Suzie* is 31, works full-time in media in London and has just bought a new home with her husband. Feelings of job insecurity are making her anxious that she wouldn’t be able to pay her mortgage if she were to lose her job. This is her money diary…
Let's talk about money…
For every scenario you’re worried about, work through the following questions:Read nextMoney MattersA really simple guide to ISAs and how to choose the right one for your savingsHere’s your guide to the pros, cons and different types of ISA that are out there, as well as a couple of good alternatives.
5 days agoDefine - What are the worst things that could happen?Prevent - How do I prevent each from happening?Repair - If the worst happens, how can I fix it?For each fear-inducing scenario, you should consider whether you’re financially prepared.2. The safety net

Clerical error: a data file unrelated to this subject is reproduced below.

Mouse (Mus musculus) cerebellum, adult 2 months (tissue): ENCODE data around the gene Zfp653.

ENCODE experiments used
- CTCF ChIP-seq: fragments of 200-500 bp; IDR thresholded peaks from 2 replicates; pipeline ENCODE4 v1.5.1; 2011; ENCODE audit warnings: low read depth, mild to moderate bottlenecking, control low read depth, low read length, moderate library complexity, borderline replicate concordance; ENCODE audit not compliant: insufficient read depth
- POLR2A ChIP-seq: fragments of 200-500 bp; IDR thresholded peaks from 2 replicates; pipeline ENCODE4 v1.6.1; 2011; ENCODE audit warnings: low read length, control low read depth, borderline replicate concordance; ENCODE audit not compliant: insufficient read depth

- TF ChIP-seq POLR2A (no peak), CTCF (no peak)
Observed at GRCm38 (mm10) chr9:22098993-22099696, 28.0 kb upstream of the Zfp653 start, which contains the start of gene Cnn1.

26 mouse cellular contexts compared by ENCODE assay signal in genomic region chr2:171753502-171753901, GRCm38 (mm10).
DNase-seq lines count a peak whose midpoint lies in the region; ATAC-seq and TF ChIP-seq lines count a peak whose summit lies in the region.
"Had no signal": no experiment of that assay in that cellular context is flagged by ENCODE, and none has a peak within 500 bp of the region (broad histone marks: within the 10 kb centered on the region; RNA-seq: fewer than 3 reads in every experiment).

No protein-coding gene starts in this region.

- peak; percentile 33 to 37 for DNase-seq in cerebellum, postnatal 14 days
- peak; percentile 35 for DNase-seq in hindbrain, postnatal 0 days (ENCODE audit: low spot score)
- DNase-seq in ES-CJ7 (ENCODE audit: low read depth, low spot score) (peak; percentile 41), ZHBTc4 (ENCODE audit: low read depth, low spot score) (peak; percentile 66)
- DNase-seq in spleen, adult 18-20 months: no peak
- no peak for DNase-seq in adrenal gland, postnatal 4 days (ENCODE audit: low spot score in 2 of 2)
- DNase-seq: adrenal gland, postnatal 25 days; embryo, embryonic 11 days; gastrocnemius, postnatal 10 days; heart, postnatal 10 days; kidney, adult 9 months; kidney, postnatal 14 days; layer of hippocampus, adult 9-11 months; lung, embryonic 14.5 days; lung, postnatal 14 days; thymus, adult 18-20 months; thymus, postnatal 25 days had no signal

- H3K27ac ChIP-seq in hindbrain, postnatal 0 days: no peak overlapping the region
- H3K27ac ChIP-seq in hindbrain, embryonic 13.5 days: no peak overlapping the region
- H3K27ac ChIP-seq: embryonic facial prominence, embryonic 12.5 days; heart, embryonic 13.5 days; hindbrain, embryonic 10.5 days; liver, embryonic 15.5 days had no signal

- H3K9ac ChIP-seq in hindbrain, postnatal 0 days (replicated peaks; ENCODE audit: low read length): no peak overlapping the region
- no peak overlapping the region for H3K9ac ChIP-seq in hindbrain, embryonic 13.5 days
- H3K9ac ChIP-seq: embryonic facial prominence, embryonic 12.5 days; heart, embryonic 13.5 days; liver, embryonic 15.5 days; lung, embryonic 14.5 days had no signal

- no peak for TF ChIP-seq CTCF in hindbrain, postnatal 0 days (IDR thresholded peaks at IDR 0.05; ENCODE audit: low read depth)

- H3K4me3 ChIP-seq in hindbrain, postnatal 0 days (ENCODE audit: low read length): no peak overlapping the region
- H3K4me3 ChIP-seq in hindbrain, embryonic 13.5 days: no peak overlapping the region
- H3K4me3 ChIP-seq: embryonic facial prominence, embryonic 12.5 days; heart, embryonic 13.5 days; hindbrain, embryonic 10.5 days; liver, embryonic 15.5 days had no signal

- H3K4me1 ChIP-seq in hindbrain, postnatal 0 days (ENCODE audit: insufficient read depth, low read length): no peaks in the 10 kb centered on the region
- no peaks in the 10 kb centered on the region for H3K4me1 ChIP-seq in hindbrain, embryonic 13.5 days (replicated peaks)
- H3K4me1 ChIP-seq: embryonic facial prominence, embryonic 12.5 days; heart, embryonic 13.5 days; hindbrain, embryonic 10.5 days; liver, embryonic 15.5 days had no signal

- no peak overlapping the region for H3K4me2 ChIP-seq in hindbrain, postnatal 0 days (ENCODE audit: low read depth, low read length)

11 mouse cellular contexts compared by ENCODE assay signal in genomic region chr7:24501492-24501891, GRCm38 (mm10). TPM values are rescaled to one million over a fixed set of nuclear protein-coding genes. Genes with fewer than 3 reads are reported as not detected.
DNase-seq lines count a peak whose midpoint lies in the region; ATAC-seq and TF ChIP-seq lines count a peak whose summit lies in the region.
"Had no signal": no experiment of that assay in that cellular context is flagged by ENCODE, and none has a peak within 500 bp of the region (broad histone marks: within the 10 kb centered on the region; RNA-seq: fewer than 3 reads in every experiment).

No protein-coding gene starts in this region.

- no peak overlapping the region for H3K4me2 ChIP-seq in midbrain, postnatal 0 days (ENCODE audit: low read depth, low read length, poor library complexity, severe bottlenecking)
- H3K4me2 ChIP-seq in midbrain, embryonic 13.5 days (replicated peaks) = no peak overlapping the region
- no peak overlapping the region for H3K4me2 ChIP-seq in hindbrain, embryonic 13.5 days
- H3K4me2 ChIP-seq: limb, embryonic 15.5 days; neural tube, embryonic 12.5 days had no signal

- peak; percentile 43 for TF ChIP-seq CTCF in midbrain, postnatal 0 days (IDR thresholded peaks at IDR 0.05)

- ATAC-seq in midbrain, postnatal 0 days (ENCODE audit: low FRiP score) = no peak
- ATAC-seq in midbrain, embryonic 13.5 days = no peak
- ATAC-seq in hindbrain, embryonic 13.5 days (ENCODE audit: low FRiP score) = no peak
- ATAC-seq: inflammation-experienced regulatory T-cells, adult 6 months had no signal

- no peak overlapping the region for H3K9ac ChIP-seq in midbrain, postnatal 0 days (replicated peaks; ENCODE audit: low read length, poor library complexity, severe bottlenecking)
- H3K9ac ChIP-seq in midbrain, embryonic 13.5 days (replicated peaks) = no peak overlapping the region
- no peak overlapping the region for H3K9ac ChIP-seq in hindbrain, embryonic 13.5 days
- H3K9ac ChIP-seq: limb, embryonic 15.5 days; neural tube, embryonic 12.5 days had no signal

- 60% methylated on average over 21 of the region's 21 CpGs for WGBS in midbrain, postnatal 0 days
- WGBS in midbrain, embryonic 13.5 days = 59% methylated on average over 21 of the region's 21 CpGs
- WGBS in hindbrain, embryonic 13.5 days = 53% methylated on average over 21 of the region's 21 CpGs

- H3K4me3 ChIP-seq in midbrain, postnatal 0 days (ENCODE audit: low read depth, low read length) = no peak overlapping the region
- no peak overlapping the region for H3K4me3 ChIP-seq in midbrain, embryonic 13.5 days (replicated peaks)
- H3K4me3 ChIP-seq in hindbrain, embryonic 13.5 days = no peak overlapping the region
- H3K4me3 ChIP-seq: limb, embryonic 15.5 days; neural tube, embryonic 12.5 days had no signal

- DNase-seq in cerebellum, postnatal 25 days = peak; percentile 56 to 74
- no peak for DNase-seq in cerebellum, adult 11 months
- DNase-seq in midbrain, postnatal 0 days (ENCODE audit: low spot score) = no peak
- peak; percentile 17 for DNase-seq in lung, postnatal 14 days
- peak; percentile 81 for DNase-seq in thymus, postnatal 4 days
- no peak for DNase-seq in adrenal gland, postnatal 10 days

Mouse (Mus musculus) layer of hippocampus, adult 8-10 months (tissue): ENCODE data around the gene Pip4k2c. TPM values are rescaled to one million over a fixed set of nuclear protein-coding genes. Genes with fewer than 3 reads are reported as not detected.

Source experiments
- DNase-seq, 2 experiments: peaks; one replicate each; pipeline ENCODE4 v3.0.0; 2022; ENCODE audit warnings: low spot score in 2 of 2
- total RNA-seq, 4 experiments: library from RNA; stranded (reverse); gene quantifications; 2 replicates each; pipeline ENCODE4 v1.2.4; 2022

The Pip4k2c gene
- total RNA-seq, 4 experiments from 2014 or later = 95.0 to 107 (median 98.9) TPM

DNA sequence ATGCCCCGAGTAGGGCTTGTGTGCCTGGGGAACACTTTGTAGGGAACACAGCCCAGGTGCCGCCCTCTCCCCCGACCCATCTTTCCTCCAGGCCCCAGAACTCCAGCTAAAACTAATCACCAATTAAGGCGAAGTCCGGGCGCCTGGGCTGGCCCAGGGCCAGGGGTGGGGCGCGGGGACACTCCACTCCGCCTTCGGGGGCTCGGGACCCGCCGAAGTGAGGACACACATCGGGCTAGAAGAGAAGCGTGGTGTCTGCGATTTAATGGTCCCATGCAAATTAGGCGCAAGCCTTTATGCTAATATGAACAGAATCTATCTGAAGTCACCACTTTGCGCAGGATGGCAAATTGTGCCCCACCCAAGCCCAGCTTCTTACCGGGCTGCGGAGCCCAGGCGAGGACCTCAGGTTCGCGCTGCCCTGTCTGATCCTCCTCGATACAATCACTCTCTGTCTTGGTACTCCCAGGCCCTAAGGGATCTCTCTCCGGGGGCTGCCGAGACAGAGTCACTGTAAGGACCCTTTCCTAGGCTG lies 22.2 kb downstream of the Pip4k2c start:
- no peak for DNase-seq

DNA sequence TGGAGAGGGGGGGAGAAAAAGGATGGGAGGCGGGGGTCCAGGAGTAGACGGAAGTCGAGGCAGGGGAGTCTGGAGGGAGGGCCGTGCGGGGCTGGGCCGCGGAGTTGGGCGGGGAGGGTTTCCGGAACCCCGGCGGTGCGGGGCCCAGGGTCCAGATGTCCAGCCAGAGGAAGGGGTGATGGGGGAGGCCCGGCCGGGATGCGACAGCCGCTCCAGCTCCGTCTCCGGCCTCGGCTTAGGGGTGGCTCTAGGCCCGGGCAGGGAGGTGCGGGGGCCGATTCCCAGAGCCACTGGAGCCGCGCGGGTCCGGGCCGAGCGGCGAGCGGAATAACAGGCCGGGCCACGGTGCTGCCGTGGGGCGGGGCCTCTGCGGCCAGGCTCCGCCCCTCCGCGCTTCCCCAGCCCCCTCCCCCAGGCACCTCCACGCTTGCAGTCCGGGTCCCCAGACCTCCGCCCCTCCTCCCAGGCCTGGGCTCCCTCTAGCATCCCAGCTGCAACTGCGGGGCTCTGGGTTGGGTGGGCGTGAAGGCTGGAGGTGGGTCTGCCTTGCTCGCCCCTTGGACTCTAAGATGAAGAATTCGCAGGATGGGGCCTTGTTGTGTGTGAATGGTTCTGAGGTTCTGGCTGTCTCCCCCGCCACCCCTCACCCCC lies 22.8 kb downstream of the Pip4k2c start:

One big step towards dealing with those fears of not making mortgage payments would be building your emergency fund. The good news, you already know you can save (you’ve a house to prove it!), but a budget will be a huge help here. A budgeting strategy that I like is the adapted headtopics.com
50:30:20 model. In short, break down your spending into needs, wants and goals, setting *realistic* monthly targets for each category. For now, your priority is ‘goals’, specifically, saving for that emergency fund. Remember, you also need to account for those expensive one-off items and big wants (a new laptop, that loft conversation, the dream holiday etc.) Think about what you’ll be buying in the next year and work backwards: how much do you need to put away? Most importantly, your budget should allow you to live and save well without relying on your credit card.
3. Your plan B Read more: British GLAMOUR »
Covid: PM praises 'patience' as England restrictions ease - BBC News
Boris Johnson says the next step on the lockdown roadmap can happen, with retail and hospitality reopening.